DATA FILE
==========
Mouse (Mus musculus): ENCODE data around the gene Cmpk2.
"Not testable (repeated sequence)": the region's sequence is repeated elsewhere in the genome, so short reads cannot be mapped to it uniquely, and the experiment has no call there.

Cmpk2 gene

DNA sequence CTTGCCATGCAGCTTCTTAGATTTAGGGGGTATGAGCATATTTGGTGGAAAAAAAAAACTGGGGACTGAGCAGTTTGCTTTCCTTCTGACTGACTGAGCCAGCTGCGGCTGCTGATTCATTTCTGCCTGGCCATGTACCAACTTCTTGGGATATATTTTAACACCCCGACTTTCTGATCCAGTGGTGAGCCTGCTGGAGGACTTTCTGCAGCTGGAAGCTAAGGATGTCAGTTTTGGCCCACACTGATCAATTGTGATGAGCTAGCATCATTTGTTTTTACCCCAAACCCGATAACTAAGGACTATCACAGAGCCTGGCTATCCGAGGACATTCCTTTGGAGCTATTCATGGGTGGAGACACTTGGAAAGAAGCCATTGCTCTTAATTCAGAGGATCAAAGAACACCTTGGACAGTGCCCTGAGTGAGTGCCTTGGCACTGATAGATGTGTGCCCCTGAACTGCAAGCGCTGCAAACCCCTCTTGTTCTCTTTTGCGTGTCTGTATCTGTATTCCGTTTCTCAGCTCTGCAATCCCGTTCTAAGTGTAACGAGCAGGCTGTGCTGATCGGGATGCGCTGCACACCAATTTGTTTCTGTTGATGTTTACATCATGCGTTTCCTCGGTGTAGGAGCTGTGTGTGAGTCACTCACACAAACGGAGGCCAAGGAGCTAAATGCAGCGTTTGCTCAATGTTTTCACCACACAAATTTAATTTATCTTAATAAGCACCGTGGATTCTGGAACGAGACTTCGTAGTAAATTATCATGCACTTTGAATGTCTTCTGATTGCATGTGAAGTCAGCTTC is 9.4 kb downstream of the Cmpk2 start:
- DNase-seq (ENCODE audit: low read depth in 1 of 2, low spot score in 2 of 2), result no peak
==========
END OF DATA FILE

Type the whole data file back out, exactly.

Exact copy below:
Mouse (Mus musculus): ENCODE data around the gene Cmpk2.
"Not testable (repeated sequence)": the region's sequence is repeated elsewhere in the genome, so short reads cannot be mapped to it uniquely, and the experiment has no call there.

Cmpk2 gene

DNA sequence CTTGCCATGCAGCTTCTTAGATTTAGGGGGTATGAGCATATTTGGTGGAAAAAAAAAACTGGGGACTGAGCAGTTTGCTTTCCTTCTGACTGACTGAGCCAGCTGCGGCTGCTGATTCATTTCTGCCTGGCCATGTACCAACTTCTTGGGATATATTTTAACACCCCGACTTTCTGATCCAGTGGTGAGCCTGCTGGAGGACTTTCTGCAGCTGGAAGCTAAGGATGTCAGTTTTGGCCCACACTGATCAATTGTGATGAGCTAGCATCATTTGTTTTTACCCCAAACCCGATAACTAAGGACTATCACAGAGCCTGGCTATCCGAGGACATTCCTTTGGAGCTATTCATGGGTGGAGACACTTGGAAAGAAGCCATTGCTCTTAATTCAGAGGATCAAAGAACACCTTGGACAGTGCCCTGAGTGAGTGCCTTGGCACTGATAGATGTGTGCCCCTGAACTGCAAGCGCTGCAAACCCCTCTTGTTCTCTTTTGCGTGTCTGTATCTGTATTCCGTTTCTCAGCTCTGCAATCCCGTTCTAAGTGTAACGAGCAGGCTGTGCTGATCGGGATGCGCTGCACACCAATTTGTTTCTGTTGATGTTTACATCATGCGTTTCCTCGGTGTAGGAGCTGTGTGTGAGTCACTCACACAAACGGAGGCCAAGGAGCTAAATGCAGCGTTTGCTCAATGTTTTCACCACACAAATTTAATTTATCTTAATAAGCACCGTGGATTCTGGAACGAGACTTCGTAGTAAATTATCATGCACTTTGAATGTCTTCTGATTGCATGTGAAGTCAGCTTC is 9.4 kb downstream of the Cmpk2 start:
- DNase-seq (ENCODE audit: low read depth in 1 of 2, low spot score in 2 of 2), result no peak